Meet 21-year-old medical student Tessa Calder, who was recently diagnosed with metastatic medulloblastoma (tumour of the cerebellum).
The witty fourth-year medical student, from Australia, has been entertaining family, friends, and her fellow patients with a series of amusing photos, where she dresses up and poses with her newest friend — an IV pole. Here she is as Gandalf:
It all started with a comment from her father. Tessa explained to ABC News: “I had a window and you could sort of look up to the second floor where it was just like a glass corridor — and these patients would walk by in their white hospital gowns with their IV poles and Dad was just trying to make me laugh: ‘Oh look, Tessa, there’s the Pope! There he is again, there’s so many popes!'”
“I had time on my hands so I got some paper and made a pope hat and I think people thought I was absolutely ridiculous — I got some very weird looks!” Tessa shared the photo to Facebook with a caption that said:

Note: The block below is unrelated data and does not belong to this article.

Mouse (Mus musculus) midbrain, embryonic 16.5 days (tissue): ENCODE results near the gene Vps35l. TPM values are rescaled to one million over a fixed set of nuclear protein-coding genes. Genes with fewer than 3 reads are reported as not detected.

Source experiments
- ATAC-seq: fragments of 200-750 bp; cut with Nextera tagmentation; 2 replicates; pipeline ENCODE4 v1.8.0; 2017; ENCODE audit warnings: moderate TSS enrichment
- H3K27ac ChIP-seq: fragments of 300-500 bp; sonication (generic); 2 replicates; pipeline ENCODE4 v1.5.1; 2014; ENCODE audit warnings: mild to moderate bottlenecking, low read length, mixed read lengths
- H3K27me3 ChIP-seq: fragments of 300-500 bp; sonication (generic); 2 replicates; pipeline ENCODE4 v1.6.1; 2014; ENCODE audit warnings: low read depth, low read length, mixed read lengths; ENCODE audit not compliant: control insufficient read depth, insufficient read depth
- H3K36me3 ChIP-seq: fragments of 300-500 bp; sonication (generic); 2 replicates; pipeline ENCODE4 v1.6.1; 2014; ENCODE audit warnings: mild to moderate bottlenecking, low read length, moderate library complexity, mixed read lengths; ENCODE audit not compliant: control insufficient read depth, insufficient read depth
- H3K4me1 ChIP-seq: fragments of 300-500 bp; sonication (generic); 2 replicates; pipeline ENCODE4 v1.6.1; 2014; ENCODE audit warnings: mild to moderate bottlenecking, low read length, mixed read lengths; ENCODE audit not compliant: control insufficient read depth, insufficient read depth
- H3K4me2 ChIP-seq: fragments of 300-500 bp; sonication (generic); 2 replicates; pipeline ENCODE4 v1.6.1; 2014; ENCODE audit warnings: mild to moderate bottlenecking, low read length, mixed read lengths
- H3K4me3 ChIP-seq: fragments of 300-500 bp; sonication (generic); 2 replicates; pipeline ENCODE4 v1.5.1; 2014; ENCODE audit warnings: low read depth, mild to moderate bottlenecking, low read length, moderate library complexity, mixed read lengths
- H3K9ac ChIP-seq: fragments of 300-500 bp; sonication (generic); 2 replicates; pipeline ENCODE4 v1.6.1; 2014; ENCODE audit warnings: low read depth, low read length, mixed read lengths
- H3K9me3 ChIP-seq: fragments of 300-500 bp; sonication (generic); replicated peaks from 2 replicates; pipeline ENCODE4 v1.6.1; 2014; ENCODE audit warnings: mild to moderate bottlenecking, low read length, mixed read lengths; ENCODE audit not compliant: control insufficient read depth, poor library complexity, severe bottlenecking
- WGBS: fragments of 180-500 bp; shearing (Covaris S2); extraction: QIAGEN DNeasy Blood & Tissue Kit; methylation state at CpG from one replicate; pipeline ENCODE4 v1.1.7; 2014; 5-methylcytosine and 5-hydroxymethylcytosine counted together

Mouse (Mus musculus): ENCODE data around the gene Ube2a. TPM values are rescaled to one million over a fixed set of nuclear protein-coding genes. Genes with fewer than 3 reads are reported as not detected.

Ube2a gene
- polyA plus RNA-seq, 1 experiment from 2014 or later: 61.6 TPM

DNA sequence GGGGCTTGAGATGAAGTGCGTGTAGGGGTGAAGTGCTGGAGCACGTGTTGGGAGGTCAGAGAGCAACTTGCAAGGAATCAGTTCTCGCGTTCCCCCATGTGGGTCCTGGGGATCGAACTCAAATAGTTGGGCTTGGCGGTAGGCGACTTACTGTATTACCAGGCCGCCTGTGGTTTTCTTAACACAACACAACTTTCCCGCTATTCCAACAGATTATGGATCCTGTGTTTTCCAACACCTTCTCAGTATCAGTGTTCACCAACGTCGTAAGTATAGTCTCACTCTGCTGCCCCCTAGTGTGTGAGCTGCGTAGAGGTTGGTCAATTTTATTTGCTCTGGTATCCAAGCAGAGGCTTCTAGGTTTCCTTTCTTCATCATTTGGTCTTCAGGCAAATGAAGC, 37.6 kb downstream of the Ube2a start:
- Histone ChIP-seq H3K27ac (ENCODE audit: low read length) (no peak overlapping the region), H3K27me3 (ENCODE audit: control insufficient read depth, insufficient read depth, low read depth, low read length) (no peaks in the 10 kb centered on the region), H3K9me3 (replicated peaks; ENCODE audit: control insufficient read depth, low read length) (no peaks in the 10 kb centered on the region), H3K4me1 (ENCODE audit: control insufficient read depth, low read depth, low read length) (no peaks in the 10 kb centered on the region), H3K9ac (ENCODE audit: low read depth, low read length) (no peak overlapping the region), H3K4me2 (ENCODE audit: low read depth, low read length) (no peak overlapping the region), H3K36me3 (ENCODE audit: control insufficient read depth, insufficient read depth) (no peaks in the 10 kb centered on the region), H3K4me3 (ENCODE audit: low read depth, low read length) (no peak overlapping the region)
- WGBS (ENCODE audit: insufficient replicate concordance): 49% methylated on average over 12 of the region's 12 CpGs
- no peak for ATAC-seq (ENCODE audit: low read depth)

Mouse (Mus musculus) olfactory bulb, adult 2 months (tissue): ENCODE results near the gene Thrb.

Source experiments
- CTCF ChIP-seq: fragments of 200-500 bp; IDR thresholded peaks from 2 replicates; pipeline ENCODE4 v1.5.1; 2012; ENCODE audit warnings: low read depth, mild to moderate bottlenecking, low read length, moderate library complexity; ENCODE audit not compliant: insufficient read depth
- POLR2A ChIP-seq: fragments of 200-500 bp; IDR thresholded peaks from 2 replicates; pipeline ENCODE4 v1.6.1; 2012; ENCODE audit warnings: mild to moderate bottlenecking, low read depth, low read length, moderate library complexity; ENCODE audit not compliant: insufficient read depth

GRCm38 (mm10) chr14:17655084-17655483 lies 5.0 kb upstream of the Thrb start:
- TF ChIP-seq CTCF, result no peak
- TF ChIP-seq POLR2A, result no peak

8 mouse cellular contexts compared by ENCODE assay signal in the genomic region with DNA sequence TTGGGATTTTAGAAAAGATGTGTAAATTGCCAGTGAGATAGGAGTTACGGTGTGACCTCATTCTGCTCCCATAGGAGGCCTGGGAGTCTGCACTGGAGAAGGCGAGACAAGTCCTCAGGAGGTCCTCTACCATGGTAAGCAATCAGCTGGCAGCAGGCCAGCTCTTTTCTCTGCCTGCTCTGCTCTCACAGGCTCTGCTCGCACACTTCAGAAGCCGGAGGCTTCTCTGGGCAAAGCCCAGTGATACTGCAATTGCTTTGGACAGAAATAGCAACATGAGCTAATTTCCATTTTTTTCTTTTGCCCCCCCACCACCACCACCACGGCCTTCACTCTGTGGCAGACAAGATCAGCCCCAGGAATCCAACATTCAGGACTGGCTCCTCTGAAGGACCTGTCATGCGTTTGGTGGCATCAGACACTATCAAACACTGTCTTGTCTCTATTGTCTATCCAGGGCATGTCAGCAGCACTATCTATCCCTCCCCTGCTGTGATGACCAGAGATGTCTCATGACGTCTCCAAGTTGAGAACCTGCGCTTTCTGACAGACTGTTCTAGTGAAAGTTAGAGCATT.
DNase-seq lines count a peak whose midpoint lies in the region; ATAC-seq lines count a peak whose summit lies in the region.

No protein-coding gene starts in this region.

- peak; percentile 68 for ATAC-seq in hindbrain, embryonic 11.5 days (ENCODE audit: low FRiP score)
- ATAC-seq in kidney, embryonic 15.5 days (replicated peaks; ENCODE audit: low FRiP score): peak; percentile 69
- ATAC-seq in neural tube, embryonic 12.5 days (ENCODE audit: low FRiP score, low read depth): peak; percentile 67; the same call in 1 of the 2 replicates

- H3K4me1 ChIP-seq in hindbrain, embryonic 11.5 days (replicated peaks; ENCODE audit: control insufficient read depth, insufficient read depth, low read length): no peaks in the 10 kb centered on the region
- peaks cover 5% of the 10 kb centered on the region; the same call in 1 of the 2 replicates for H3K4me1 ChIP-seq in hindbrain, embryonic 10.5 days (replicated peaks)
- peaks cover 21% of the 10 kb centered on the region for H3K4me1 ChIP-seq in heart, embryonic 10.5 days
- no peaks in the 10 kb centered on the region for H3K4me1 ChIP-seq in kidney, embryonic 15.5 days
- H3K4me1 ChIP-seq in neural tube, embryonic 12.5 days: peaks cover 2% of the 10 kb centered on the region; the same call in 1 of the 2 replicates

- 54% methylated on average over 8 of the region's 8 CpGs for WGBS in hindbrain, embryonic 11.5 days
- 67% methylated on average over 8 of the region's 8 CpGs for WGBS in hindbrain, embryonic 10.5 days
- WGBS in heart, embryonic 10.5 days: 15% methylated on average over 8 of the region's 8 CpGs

“Everybody meet Francis, the IV pole. We’re joined at the hip (well actually the chest to be anatomically correct) and he’s very pope-ly. I know that word should probably be papal but pope-ly just sounds so much better. Disclaimer: does not include bullet-proof vehicle. But Francis is very mobile (see what I did there?)”
Predictably, her photo attracted hundreds of likes and comments from friends, encouraging Tessa to share more photos of her adventures with “Francis”.
Since then, she has transformed her IV pole into Gandalf’s staff, Harry Potter’s broomstick and a set of beer taps for Oktoberfest.
“My roommate was going through some tough times so I showed her the photos and it kind of cheered me up as well, it was just something to do,” Tessa said.
“If it brought a smile to someone’s face, even if they’re not sick … I think the more positive and light-hearted things on social media the better.”
Tessa said her friends and family have been joining in on the fun: “It’s just been great because my friends have been visiting and we talk about these things and then get an idea going and one of them will say ‘oh I’ve got a hat I can bring in’ or just you know, little bits and pieces,” she said.
“My friends and family really have been the best medicine. They’ve stuck by me and it’s been tough for them too, but they make me laugh and smile and forget about the yucky stuff.”